Edge Competencies

Umair Haque writes:

What do Googles use of markets to disrupt advertising, Lego harnessing prosumers to amplify innovation, and connected consumers self-organizing into networks on MySpace all have in common? Theyre all nascent examples of edge competencies.

Management thinkers and economists have long speculated that cheaper and cheaper information would disintegrate value chains into more and more highly specialized segments. Less often, theyve considered the possibility that as value chains disintegrate, value creation might begin to shift outside the boundaries of firms themselves.

Yet this is exactly the world thats emerging. Because coordination is becoming cheaper, the universe of value outside the boundaries of the firm the resources, activities, and skills external to it is beginning to explode: different organizational forms, like markets, networks, and communities, are beginning to emerge as powerful economic forces.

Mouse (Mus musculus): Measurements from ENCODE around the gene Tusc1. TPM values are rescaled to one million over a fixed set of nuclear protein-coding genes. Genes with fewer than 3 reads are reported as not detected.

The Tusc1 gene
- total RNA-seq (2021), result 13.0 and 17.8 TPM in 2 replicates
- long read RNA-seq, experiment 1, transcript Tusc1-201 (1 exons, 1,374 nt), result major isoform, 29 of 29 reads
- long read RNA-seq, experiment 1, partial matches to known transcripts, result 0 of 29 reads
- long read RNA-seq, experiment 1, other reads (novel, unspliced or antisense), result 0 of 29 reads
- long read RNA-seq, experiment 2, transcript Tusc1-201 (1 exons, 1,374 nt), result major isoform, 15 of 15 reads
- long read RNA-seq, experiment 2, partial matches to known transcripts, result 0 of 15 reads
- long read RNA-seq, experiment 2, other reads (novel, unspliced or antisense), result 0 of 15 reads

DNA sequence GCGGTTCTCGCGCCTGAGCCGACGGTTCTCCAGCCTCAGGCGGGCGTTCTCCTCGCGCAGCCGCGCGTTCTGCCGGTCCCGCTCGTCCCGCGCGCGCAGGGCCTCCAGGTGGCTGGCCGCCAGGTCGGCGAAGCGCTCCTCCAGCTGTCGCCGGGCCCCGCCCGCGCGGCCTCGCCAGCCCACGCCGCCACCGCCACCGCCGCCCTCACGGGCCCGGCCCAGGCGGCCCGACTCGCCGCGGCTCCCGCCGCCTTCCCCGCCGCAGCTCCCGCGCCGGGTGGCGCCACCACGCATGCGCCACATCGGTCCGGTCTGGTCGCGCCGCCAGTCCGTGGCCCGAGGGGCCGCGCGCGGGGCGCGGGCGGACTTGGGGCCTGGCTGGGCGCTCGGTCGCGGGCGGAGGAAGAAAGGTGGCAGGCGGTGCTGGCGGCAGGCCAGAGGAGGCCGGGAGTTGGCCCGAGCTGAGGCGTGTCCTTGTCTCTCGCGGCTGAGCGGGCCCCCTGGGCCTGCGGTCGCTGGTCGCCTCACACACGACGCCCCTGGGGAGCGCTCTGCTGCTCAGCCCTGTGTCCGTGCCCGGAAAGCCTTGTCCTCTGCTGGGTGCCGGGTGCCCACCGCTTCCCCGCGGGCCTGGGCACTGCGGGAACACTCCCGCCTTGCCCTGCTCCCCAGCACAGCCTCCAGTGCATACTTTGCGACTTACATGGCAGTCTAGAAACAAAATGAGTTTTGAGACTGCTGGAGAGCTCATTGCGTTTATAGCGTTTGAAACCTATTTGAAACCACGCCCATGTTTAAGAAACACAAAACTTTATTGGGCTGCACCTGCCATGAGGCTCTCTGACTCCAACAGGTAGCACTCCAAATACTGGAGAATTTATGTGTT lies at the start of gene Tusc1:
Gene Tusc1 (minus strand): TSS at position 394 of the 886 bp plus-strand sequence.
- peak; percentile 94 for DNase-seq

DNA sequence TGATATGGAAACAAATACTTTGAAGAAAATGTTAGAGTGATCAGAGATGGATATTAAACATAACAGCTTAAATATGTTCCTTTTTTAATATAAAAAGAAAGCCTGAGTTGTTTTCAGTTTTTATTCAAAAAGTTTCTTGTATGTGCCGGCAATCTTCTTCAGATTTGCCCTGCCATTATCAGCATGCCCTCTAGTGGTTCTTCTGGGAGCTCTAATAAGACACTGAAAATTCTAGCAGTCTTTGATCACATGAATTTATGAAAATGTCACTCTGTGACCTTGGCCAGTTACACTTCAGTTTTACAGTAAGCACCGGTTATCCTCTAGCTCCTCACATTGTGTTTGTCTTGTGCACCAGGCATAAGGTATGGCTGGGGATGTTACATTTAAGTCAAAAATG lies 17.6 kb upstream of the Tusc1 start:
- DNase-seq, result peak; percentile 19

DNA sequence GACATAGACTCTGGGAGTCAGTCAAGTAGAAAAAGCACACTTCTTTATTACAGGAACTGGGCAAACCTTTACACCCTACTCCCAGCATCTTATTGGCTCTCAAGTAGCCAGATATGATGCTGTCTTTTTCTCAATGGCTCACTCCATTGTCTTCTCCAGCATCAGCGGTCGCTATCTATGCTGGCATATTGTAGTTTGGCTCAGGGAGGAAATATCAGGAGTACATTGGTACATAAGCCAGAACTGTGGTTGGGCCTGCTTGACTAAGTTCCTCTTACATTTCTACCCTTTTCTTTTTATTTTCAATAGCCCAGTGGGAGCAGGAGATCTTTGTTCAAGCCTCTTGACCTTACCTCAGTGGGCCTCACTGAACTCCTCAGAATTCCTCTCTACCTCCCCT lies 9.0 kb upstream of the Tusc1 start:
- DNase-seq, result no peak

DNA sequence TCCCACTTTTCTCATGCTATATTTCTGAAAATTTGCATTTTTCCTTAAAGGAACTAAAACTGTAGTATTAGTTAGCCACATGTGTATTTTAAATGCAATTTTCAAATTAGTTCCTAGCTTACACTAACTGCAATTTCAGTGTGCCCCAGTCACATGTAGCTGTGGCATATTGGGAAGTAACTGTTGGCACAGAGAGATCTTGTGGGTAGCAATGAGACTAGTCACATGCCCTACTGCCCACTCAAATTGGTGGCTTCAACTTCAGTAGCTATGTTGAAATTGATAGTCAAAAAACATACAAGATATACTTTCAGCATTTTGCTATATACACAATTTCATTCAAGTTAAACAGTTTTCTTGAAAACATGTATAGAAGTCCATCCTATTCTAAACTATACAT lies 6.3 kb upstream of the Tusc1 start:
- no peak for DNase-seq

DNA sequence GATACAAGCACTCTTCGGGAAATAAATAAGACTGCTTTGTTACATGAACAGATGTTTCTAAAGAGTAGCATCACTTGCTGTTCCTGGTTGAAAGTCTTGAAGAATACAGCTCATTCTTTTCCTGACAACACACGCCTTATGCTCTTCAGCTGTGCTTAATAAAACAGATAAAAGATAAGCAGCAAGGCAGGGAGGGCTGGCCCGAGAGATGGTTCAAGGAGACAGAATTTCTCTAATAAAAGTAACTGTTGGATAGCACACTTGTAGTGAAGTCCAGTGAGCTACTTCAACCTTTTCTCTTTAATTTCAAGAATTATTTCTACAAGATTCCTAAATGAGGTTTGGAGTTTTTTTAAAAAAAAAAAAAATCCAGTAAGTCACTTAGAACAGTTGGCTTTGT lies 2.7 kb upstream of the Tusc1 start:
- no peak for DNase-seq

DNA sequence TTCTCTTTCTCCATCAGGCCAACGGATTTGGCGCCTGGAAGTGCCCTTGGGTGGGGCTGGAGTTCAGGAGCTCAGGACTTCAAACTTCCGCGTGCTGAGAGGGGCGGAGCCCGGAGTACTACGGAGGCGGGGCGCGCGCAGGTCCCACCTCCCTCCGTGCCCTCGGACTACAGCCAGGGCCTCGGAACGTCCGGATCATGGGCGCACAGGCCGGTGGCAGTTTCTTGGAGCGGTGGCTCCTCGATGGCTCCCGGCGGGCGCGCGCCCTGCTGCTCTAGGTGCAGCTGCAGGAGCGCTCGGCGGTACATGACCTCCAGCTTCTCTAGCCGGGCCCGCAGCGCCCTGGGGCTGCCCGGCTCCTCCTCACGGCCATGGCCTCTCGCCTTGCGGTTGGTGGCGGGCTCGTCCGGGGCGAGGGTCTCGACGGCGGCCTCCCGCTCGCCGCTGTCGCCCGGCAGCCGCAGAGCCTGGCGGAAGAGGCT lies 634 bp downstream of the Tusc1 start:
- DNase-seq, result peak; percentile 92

Great Design

Joel Spolsky writes:

You know those gorgeous old brownstones in New York City? With the elaborate carvings, gargoyles, and beautiful iron fences? Well, if you dig up the old architectural plans, the architect would often just write something like “beautiful fretwork” on the drawing, and leave it up to the artisan, the old craftsman from Italy to come up with something, fully expecting that it will be beautiful.

That’s not design. That’s decoration. What we, in the software industry, collectively refer to as Lipstick on a Chicken. If you have been thinking that there is anything whatsoever in design that requires artistic skill, well, banish the thought. Immediately, swiftly, and promptly. Art can enhance design but the design itself is strictly an engineering problem. (But don’t lose hope — I’ll talk more about beauty in future articles).

Design, for my purposes, is about making tradeoffs.